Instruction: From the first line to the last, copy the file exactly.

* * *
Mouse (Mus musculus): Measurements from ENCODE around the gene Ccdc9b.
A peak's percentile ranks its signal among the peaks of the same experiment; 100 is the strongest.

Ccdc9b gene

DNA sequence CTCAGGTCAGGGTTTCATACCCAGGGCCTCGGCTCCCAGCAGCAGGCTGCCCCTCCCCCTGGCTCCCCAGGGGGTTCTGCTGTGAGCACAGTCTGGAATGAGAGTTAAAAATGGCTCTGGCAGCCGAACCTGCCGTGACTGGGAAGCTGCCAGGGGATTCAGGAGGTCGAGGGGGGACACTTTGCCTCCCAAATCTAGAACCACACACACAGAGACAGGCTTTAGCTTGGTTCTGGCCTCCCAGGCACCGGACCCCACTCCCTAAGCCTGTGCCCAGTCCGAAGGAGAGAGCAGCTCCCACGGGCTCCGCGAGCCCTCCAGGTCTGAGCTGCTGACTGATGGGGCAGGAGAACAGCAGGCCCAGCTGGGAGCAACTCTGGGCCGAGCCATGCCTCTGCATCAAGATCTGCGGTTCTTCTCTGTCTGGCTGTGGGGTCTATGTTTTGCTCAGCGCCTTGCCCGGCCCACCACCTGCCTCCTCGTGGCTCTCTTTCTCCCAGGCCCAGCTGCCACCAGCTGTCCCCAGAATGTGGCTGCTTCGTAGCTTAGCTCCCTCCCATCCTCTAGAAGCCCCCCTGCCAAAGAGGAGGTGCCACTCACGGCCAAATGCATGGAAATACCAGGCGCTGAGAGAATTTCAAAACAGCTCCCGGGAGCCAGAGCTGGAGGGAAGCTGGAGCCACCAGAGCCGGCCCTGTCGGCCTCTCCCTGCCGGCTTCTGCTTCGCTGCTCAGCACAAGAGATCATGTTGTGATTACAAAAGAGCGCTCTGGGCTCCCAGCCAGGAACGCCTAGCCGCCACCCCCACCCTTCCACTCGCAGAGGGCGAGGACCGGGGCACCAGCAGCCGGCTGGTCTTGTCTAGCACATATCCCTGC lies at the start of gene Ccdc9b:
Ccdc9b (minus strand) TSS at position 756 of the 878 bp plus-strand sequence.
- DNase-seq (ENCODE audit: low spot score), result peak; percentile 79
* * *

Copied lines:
Mouse (Mus musculus): Measurements from ENCODE around the gene Ccdc9b.
A peak's percentile ranks its signal among the peaks of the same experiment; 100 is the strongest.

Ccdc9b gene

DNA sequence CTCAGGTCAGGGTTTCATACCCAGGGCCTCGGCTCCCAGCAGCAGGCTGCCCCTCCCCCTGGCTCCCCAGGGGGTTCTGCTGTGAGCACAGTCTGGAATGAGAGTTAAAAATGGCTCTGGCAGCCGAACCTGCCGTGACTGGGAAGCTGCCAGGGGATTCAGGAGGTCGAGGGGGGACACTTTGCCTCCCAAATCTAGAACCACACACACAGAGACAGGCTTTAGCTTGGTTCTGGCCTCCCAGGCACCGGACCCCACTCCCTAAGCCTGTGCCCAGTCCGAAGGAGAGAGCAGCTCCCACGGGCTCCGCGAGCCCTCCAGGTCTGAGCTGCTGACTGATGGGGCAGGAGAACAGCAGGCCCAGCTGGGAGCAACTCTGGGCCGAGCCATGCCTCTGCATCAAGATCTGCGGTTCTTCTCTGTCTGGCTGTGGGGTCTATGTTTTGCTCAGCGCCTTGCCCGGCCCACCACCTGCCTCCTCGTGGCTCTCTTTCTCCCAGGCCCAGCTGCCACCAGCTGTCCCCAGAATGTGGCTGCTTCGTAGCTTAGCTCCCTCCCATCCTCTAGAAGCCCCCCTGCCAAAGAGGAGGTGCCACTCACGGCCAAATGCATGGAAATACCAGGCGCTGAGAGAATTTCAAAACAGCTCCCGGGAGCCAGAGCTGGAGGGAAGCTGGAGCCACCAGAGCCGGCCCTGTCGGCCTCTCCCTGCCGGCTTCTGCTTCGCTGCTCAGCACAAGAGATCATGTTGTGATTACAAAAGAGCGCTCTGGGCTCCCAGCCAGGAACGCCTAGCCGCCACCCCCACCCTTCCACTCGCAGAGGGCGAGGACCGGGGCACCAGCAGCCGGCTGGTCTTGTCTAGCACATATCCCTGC lies at the start of gene Ccdc9b:
Ccdc9b (minus strand) TSS at position 756 of the 878 bp plus-strand sequence.
- DNase-seq (ENCODE audit: low spot score), result peak; percentile 79